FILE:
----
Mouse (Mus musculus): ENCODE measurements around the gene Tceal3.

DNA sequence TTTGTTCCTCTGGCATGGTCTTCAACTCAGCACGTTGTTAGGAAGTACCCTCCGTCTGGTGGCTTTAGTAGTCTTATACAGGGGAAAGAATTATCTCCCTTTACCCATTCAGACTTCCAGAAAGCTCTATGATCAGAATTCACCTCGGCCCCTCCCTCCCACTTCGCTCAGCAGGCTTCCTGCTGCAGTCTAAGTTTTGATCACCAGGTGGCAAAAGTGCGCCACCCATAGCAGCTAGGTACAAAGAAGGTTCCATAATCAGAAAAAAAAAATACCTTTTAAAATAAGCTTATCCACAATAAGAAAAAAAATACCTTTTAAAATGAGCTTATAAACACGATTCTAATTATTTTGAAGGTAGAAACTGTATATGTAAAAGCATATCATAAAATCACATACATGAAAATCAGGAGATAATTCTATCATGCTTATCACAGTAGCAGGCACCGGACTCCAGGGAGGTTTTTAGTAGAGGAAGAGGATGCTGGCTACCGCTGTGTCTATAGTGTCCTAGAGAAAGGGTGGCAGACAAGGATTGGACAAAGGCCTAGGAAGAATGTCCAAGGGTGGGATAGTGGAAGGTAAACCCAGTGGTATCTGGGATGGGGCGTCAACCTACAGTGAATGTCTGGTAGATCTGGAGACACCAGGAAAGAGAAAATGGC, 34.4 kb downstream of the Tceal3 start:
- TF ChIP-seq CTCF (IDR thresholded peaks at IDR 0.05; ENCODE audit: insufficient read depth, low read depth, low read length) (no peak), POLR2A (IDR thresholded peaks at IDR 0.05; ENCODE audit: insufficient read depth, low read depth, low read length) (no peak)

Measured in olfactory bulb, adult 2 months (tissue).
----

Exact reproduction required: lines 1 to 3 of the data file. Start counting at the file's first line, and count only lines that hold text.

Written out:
Mouse (Mus musculus): ENCODE measurements around the gene Tceal3.

DNA sequence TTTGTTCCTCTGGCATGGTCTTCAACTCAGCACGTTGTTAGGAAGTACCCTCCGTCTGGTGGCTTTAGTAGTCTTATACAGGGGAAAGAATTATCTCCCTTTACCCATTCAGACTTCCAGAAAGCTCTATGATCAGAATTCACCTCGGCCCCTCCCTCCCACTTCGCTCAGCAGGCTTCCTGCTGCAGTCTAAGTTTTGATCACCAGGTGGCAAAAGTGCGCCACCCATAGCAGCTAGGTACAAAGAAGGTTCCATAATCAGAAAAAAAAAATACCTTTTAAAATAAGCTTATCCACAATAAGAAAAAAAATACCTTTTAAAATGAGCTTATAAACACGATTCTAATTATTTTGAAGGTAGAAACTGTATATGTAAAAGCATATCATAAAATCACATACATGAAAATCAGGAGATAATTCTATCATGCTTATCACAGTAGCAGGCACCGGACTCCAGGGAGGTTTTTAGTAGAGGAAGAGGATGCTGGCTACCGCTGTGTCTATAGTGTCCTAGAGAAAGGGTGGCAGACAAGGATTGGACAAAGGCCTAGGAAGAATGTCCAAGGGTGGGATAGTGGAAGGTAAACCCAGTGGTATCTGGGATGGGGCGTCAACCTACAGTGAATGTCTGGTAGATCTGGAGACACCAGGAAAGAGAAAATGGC, 34.4 kb downstream of the Tceal3 start:
- TF ChIP-seq CTCF (IDR thresholded peaks at IDR 0.05; ENCODE audit: insufficient read depth, low read depth, low read length) (no peak), POLR2A (IDR thresholded peaks at IDR 0.05; ENCODE audit: insufficient read depth, low read depth, low read length) (no peak)